As a result, the backend requires "translators" to be able to transform pure code into human language. The well-known APIs and front-end are back.


Backend development process


The method you use while designing and developing the front end, back end, and interactions between the two is more important than you would realize. It has a significant influence on agility – not just of the infrastructure, but also of the whole company.

Web APIs are primarily responsible for interactions between the front end and the back end. As a result, the API design approach drives the whole application infrastructure plan. 

An example of a backend development process is the design-driven strategy. Some development tasks may be parallelized immediately after the API is specified – but before it is implemented. The steps are as follows:

  • The API is defined through the establishment of what is known as an API contract, which specifies the services that may be called and the structure of the data sets that will be delivered.
  • Client SDKs for calling this API are being developed.
  • Development of an API mock – simply stated, a skeleton implementation of the API that does not include any business logic but returns correctly structured replies to each request. This API fake is essential for testing the front-end clients.
  • Simultaneous development of front-end clients and back-end services. In certain circumstances, once built, these back-end services may be hooked to the API in place of the API mock.


However, the resulting parallelization of development chores (back end and front end may occur at the same time) often saves a significant amount of time and reduces the time to market of the finished application architecture.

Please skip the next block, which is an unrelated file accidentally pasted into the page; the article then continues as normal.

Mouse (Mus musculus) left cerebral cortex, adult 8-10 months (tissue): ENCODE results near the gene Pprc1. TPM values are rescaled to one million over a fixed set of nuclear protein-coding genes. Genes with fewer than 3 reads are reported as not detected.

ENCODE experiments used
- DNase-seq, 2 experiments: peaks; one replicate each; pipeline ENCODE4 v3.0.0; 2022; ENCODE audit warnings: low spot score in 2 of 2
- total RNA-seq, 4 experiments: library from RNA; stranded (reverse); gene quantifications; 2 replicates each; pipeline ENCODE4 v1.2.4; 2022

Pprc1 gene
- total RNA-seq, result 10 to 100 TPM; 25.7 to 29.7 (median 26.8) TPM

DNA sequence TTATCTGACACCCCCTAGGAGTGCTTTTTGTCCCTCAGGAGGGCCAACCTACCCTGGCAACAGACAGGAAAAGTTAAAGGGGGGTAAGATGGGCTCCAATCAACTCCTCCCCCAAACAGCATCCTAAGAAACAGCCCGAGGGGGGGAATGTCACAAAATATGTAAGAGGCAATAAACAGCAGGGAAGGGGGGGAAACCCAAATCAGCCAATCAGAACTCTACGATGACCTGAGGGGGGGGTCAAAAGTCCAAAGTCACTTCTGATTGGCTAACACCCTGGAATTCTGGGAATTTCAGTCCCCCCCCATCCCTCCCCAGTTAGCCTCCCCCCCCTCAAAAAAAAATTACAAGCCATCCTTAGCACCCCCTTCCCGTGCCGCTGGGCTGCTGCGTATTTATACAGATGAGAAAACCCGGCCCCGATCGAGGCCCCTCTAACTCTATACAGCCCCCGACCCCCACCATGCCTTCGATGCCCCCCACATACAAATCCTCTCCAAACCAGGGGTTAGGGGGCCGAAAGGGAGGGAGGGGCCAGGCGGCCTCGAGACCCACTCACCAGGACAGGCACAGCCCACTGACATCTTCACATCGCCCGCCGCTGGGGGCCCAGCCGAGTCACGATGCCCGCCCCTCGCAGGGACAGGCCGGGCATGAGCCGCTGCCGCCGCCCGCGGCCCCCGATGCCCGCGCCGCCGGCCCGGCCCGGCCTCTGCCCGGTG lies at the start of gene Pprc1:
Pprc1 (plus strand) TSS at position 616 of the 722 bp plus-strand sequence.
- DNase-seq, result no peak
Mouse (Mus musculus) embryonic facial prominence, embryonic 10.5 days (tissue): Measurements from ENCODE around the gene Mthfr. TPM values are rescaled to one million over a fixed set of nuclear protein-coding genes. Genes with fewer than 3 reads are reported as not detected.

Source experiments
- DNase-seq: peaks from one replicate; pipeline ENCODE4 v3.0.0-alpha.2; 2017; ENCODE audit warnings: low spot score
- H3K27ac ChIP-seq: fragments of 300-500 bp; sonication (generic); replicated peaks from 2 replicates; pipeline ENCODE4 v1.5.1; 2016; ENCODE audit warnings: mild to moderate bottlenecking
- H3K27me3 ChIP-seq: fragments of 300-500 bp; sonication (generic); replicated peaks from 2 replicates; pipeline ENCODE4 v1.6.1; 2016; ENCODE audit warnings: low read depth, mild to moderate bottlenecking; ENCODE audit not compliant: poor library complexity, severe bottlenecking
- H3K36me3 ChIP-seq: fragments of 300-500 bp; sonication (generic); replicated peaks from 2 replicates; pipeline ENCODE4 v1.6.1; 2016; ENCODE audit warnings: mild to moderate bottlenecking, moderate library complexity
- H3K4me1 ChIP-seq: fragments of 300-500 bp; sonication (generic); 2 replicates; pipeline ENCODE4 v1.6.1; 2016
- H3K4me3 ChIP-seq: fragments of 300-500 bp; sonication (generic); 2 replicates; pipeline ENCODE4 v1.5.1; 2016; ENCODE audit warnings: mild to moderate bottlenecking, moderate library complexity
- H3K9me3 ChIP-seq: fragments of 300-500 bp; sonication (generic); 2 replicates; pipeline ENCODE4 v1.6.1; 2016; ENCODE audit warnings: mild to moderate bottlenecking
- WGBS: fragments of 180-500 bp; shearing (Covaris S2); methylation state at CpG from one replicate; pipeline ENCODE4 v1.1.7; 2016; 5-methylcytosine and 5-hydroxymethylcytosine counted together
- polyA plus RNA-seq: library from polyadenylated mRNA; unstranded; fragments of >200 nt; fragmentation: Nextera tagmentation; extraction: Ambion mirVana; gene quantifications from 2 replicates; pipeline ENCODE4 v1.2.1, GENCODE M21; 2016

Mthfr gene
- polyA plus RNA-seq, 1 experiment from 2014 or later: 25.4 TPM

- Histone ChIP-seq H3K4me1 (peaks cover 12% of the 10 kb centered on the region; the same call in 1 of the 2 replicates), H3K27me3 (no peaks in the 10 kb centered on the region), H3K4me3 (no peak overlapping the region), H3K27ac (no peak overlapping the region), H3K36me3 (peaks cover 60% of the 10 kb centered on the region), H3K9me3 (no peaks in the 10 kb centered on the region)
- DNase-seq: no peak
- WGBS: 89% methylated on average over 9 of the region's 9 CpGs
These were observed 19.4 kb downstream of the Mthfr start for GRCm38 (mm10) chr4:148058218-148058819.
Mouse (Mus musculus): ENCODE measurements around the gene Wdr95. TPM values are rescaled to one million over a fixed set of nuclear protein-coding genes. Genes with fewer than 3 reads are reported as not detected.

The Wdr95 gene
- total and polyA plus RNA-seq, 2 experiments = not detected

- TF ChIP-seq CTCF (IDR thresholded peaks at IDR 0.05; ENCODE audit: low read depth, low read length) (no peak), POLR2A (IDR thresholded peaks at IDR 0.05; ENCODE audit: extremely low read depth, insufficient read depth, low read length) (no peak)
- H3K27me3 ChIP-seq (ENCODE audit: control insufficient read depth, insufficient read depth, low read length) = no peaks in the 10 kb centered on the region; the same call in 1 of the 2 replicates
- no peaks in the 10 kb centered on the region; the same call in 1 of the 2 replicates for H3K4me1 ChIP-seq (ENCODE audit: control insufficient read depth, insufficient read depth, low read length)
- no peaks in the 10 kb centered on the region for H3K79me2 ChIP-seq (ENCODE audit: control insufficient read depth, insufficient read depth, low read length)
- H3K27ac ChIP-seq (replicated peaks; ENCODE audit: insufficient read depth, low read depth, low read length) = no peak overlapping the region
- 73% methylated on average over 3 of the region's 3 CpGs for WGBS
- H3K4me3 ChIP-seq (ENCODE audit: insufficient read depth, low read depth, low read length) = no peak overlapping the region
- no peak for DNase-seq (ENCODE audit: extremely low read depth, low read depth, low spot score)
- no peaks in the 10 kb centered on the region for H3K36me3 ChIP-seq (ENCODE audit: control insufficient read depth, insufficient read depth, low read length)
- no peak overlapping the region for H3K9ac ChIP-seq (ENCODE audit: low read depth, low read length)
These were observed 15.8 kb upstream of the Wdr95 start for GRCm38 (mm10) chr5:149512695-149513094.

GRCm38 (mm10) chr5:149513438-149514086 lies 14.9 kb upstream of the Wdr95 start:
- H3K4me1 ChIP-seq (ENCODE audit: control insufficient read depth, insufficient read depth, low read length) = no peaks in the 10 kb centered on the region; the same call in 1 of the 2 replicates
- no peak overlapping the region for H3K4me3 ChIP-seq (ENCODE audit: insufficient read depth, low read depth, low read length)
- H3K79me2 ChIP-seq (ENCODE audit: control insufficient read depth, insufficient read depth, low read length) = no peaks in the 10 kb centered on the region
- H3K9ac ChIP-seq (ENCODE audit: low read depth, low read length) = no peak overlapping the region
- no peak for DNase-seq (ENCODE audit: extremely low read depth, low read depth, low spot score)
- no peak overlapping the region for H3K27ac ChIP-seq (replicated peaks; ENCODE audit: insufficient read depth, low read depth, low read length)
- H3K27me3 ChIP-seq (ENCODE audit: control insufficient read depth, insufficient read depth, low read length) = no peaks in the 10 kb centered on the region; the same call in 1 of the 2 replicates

The design-driven technique also has an unintended benefit: it often involves less back-and-forth between front-end and back-end teams. The construction of the API contract is often a collaborative process, or occurs earlier in the development cycle. 

Furthermore, the API mock enables front-end developers to do realistic API testing on their projects before the actual back end is built. Since of these two factors, requests for modifications from front-end developers are often less disruptive because they are handled sooner in the development cycle.




The distinctions between design and development seem to be blurring on a regular basis, yet they remain fundamentally distinct.

It's critical that everyone be clear on what portion of the product we're truly talking about in order for everyone to have excellent talks and cooperate on outstanding goods.

I hope this review has given you some insight into what it takes to be a backend developer and the work processes of back-end development.

If you want to work in development, you must be patient in order to obtain the necessary skills. Remember that everyone who is an expert at anything was once a novice.